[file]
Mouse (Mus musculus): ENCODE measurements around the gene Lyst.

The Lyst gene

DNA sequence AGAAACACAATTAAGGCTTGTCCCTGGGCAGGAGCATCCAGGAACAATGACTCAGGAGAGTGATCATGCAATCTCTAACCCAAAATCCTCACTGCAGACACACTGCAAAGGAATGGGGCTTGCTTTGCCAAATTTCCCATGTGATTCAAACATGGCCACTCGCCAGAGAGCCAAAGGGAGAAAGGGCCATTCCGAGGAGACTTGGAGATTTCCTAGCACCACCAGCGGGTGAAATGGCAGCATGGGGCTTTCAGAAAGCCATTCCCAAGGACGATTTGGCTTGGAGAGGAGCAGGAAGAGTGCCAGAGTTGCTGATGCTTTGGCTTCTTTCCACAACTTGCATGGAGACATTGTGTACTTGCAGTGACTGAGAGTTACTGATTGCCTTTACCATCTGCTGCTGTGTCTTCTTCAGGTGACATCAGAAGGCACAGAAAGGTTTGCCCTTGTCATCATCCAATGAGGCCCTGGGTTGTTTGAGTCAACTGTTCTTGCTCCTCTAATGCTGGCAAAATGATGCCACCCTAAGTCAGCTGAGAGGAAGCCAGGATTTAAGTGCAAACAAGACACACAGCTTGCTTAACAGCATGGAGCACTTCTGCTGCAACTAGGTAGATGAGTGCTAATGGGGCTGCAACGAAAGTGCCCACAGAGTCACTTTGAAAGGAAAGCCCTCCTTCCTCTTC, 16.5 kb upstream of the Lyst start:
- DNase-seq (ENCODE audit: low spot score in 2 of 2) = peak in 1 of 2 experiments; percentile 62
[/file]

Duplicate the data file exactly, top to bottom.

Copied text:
Mouse (Mus musculus): ENCODE measurements around the gene Lyst.

The Lyst gene

DNA sequence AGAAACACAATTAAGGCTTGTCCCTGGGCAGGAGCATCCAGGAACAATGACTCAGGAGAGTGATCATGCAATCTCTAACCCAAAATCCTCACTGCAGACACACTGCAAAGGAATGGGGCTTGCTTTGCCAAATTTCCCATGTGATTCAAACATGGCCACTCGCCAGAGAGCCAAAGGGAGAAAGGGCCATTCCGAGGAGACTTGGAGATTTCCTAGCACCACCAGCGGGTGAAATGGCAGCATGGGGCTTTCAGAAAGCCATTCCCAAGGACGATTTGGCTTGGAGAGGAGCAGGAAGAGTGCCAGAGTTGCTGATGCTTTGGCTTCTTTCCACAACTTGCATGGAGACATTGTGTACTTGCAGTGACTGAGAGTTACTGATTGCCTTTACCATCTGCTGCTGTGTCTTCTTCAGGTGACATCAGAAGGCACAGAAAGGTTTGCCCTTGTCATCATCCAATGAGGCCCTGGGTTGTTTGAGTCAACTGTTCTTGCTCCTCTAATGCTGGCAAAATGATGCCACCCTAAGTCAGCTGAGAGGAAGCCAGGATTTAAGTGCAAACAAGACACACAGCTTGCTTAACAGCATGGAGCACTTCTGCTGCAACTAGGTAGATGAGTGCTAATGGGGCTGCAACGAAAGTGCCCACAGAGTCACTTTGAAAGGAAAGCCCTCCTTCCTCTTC, 16.5 kb upstream of the Lyst start:
- DNase-seq (ENCODE audit: low spot score in 2 of 2) = peak in 1 of 2 experiments; percentile 62